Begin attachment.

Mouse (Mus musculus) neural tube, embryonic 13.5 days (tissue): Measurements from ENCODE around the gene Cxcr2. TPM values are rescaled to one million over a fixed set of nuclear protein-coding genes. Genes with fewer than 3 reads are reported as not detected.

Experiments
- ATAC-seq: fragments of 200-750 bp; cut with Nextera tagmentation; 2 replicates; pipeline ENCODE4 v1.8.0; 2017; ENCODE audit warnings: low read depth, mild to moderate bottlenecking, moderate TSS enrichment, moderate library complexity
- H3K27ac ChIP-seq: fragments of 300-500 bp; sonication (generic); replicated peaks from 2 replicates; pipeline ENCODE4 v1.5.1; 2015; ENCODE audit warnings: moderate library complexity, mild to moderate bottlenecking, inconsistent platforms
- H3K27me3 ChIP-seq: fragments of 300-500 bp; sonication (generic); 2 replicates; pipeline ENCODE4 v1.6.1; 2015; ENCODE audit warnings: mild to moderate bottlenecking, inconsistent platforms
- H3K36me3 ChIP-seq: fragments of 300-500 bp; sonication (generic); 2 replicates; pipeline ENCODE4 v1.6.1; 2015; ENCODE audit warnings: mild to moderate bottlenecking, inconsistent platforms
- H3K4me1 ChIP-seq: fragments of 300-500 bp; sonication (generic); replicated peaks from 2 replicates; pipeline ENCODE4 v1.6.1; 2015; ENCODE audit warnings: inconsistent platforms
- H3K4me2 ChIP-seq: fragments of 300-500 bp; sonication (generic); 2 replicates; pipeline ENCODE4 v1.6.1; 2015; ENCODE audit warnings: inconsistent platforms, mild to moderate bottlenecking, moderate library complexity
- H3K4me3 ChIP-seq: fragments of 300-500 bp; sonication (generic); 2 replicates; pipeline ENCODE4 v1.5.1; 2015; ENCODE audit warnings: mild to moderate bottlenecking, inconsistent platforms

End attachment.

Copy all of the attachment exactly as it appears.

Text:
Mouse (Mus musculus) neural tube, embryonic 13.5 days (tissue): Measurements from ENCODE around the gene Cxcr2. TPM values are rescaled to one million over a fixed set of nuclear protein-coding genes. Genes with fewer than 3 reads are reported as not detected.

Experiments
- ATAC-seq: fragments of 200-750 bp; cut with Nextera tagmentation; 2 replicates; pipeline ENCODE4 v1.8.0; 2017; ENCODE audit warnings: low read depth, mild to moderate bottlenecking, moderate TSS enrichment, moderate library complexity
- H3K27ac ChIP-seq: fragments of 300-500 bp; sonication (generic); replicated peaks from 2 replicates; pipeline ENCODE4 v1.5.1; 2015; ENCODE audit warnings: moderate library complexity, mild to moderate bottlenecking, inconsistent platforms
- H3K27me3 ChIP-seq: fragments of 300-500 bp; sonication (generic); 2 replicates; pipeline ENCODE4 v1.6.1; 2015; ENCODE audit warnings: mild to moderate bottlenecking, inconsistent platforms
- H3K36me3 ChIP-seq: fragments of 300-500 bp; sonication (generic); 2 replicates; pipeline ENCODE4 v1.6.1; 2015; ENCODE audit warnings: mild to moderate bottlenecking, inconsistent platforms
- H3K4me1 ChIP-seq: fragments of 300-500 bp; sonication (generic); replicated peaks from 2 replicates; pipeline ENCODE4 v1.6.1; 2015; ENCODE audit warnings: inconsistent platforms
- H3K4me2 ChIP-seq: fragments of 300-500 bp; sonication (generic); 2 replicates; pipeline ENCODE4 v1.6.1; 2015; ENCODE audit warnings: inconsistent platforms, mild to moderate bottlenecking, moderate library complexity
- H3K4me3 ChIP-seq: fragments of 300-500 bp; sonication (generic); 2 replicates; pipeline ENCODE4 v1.5.1; 2015; ENCODE audit warnings: mild to moderate bottlenecking, inconsistent platforms